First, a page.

Challenges of working in the agribusiness sector

Work health and safety (WHS) is a serious issue in agribusiness. There are significant safety challenges in the agricultural industry created by:

  1. remote work locations – making the impact of any WHS incident potentially more severe and the risks of fatigue pronounced;
  2. fatigue associated with long working hours during peak seasonal work periods;
  3. use of heavy machinery which creates risks in both the use and maintenance of that machinery; and
  4. the reliance on seasonal and contractor workforces which creates difficulties in developing and maintaining a safety culture based on best practice.

These safety challenges are well documented in SafeWork Australia’s Work-related injuries and fatalities on Australian farms report, which found that 71% of fatalities in the agricultural industry involved vehicles, particularly tractors and their attachments.

In response to these challenges, we have seen our clients develop a range of systems and policies designed to minimise WHS risks. One policy area which has received considerable attention in the Fair Work Commission (Commission) is the application of drug and alcohol policies, particularly where an employer has a “zero tolerance” approach to drug and alcohol policy breaches.

Case study: Effectiveness of zero tolerance drug and alcohol policies

Zero tolerance drug and alcohol policies attempt to meet the WHS challenges outlined above by setting standards of employee conduct which prohibit employees being under the influence of drugs or alcohol at work.

We have seen employees face difficulties when they attempt to enforce compliance with drug and alcohol policies and promote a positive work health and safety culture through disciplinary action against employees (including termination).

A series of Commission decisions have inconsistently determined this issue. Some decisions find that even though a valid reason for termination may exist (employees creating a risk to health and safety), in totality a decision to terminate the employee is harsh, unjust or unreasonable. For example, in John Ingham v Metro Quarry Group Pty Ltd [2015] FWC 6472, Mr Ingham breached Metro Quarry’s zero tolerance drug and alcohol policy and demonstrated a past unwillingness to comply with Metro Quarry’s attempts to develop a safety culture. Despite finding that a valid reason for termination existed, Commissioner Bisset found that the company’s policy did not specify that dismissal without notice would result if the policy was breached, and as a result the decision to terminate Mr Ingham’s employment was harsh and unjust. On appeal the decision was reversed but the difference in outcome illustrates the difficulties for employers and inconsistent approach taken in this area.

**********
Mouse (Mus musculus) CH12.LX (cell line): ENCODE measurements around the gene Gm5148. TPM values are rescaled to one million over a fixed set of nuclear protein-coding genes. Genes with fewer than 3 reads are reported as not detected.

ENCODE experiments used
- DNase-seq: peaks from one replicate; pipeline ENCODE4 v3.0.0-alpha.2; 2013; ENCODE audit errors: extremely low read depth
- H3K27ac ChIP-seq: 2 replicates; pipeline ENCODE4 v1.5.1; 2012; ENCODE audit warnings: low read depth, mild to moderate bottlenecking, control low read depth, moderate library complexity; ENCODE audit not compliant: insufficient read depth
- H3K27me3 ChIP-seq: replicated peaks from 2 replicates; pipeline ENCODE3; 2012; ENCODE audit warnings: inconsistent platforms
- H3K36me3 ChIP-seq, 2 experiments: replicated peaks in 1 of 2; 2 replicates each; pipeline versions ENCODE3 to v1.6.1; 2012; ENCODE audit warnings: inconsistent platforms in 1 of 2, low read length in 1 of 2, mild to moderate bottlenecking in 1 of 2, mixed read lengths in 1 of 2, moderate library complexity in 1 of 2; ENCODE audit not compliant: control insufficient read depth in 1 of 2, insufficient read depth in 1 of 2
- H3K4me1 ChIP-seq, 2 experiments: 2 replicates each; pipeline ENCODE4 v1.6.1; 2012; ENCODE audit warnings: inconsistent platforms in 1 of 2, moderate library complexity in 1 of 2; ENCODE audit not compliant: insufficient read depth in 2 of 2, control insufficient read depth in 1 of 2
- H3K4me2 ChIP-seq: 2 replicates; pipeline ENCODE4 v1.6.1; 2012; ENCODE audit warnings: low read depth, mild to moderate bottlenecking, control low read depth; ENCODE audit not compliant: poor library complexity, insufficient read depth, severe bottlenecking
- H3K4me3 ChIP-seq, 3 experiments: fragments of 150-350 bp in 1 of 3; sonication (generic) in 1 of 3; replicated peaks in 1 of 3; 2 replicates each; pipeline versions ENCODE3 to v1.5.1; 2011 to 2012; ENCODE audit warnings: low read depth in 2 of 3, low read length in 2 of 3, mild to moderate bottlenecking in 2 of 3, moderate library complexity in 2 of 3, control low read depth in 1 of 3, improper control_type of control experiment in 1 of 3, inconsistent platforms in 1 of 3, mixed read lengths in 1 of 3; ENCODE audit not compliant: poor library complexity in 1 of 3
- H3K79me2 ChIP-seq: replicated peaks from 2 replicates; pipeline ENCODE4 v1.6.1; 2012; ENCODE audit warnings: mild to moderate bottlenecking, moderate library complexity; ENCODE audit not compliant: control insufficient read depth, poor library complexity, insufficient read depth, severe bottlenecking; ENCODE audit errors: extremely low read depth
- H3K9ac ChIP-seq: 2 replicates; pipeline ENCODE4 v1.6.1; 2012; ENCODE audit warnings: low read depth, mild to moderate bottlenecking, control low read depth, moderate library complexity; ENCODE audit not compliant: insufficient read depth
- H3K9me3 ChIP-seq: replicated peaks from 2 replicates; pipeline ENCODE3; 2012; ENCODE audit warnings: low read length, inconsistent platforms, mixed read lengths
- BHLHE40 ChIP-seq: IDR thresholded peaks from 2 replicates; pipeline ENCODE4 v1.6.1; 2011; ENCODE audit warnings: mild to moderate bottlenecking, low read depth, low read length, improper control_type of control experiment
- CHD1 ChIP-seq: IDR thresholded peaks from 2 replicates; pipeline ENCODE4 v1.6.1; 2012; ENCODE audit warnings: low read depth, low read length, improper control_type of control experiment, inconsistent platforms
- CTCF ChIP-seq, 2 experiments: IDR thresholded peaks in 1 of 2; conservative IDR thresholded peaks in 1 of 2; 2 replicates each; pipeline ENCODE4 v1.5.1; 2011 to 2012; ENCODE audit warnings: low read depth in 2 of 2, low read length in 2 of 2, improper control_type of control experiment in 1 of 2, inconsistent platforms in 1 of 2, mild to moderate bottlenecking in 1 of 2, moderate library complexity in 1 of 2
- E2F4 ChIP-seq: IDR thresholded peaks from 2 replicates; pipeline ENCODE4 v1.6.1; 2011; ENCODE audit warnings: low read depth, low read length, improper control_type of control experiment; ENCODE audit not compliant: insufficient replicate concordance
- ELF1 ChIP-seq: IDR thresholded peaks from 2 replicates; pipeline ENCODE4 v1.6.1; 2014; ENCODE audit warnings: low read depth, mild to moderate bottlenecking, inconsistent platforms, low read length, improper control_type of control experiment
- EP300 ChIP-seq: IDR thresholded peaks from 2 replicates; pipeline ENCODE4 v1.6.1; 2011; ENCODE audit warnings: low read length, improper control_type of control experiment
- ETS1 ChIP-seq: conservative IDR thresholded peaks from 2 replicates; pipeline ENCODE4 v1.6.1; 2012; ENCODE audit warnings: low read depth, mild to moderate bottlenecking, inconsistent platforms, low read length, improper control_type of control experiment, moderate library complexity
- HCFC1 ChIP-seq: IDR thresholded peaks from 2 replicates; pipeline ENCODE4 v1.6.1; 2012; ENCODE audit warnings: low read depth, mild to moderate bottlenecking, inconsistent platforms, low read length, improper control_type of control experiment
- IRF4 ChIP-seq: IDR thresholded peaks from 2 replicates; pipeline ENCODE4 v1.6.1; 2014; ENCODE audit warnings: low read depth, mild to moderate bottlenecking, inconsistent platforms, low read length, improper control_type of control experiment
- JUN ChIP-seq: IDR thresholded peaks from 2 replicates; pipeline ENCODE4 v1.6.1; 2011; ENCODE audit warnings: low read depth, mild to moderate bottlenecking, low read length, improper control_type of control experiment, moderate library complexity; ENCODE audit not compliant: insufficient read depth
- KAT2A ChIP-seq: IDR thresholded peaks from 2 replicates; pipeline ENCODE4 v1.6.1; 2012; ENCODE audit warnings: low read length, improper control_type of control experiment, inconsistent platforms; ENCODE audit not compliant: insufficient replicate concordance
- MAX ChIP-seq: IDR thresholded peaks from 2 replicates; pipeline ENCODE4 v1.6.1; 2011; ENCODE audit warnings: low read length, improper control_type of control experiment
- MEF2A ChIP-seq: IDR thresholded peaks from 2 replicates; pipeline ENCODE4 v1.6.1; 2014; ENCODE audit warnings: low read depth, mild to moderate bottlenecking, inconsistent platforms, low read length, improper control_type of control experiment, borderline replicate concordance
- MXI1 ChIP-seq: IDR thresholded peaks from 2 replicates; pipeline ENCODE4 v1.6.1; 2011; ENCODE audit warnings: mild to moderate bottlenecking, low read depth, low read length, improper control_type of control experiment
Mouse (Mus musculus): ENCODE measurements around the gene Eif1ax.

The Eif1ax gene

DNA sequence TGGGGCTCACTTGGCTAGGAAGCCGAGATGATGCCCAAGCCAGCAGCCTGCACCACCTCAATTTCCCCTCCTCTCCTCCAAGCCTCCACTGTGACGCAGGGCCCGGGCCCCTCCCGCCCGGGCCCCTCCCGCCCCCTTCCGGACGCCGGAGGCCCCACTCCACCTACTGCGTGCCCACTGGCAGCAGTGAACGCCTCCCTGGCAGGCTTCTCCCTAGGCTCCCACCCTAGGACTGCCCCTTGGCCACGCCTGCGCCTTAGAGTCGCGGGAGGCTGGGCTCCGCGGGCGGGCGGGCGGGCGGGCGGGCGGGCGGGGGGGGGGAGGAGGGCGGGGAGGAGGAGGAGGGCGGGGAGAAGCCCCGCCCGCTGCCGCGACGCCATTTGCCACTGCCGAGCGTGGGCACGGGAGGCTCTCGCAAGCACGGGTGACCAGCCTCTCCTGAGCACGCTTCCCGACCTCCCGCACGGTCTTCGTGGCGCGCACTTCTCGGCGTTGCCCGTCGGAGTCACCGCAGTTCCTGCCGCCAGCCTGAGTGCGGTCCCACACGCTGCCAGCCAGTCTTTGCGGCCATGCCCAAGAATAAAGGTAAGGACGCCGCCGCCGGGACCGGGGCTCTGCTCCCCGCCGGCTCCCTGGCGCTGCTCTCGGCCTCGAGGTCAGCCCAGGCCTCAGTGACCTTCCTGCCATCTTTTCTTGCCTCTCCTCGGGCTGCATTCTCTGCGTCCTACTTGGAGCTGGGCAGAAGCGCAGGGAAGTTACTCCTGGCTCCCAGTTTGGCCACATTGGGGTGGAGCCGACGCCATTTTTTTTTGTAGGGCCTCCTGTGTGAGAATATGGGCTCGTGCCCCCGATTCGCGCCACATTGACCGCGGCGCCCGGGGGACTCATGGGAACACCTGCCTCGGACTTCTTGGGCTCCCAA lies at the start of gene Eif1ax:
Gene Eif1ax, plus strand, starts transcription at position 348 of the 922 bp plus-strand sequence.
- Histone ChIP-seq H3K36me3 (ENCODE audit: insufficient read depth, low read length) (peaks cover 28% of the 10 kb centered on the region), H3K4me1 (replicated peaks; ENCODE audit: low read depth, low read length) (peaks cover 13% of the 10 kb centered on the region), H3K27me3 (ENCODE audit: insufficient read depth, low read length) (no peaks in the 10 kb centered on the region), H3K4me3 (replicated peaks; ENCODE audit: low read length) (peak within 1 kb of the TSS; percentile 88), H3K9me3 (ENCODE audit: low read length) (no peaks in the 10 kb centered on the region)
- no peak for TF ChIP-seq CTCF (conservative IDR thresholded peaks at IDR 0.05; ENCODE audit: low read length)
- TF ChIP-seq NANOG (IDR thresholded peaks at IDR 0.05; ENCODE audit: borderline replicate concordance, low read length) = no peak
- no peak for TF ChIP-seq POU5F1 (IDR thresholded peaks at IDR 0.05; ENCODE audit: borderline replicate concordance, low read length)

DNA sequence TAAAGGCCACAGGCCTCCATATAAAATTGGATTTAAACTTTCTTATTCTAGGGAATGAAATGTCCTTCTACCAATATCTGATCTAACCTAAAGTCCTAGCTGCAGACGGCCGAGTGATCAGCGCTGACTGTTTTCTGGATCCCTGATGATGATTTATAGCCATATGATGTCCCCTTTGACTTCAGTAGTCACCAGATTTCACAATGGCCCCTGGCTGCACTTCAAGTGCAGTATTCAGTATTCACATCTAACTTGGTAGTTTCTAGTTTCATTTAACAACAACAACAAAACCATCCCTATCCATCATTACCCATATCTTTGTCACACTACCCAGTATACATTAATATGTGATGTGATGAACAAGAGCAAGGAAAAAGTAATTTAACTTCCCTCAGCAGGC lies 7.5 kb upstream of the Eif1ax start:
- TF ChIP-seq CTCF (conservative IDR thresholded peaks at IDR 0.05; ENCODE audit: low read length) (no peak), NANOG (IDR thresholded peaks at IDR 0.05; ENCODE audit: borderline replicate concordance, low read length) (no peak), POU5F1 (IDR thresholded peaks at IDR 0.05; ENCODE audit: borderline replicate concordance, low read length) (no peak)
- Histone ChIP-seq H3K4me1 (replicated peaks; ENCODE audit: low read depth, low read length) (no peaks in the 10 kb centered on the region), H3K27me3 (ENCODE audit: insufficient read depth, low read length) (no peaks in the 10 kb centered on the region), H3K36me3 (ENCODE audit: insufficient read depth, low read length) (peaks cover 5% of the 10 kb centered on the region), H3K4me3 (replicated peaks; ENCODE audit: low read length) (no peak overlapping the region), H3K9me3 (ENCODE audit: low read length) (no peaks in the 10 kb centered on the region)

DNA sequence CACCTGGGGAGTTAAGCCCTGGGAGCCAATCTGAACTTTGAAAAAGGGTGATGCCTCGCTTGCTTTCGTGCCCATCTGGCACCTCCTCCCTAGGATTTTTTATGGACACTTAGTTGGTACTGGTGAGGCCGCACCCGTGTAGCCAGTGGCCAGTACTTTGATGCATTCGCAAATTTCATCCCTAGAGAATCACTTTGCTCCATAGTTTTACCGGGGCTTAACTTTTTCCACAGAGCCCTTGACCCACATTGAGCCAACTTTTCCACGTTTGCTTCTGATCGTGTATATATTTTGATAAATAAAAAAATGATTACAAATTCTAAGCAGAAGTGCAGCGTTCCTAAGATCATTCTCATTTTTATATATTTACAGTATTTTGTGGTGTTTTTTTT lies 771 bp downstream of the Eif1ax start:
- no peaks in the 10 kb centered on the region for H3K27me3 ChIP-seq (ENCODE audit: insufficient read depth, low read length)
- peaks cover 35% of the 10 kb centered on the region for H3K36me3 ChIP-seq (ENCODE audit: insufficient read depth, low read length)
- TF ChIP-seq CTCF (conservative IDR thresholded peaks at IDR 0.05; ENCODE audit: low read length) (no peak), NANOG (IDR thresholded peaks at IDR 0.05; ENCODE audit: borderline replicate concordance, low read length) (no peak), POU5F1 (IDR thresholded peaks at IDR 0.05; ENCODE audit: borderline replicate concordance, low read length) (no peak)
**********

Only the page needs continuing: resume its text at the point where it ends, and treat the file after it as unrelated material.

In a number of recent decisions the Commission appears to have acknowledged the WHS challenges faced by employers and found it is not unfair to dismiss an employee where they have created a risk to their own and others safety by attending for work affected by drugs or alcohol. In Sam Chisholm v Coates Hire Operations Pty Limited [2016] FWC 3653, the Commission found that Mr Chrisholm’s employment was validly terminated after he damaged a Coates vehicle and recorded a positive drug and alcohol test result. Similarly, in Colin Wright v AGL Loy Yang Pty Ltd [2016] FWC 1941, the Commission found that Mr Wright’s employment was validly terminated after he smoked synthetic cannabis on his journey home from work, despite Loy Yang previously paying for Mr Wright to attend a drug and alcohol rehabilitation program.

Key takeaways

These decisions emphasise a number of points:

  1. the degree to which a decision to terminate is considered ‘harsh, unjust or unreasonable’ appears to depend in part on the extent to which safety considerations in that industry are a real and present concern. For example, in high risks workplaces like mining, the underlying safety rationale for a tough approach on drug and alcohol policy breaches seems to be more readily accepted by the Commission. We think that this underlying safety rationale is equally applicable to the agricultural industry given the inherent safety risks associated with work in this industry; and
  2. employers must have clear, concise and logical policies which set objective standards of conduct for employees and clear consequences where those standards are not met. For example, if an alcohol and drugs policy states that rehabilitation is the appropriate remedy for a breach of the policies, an employer should not to use the policy as a justification for dismissing the employee without first having given the employee the benefit of rehabilitation services.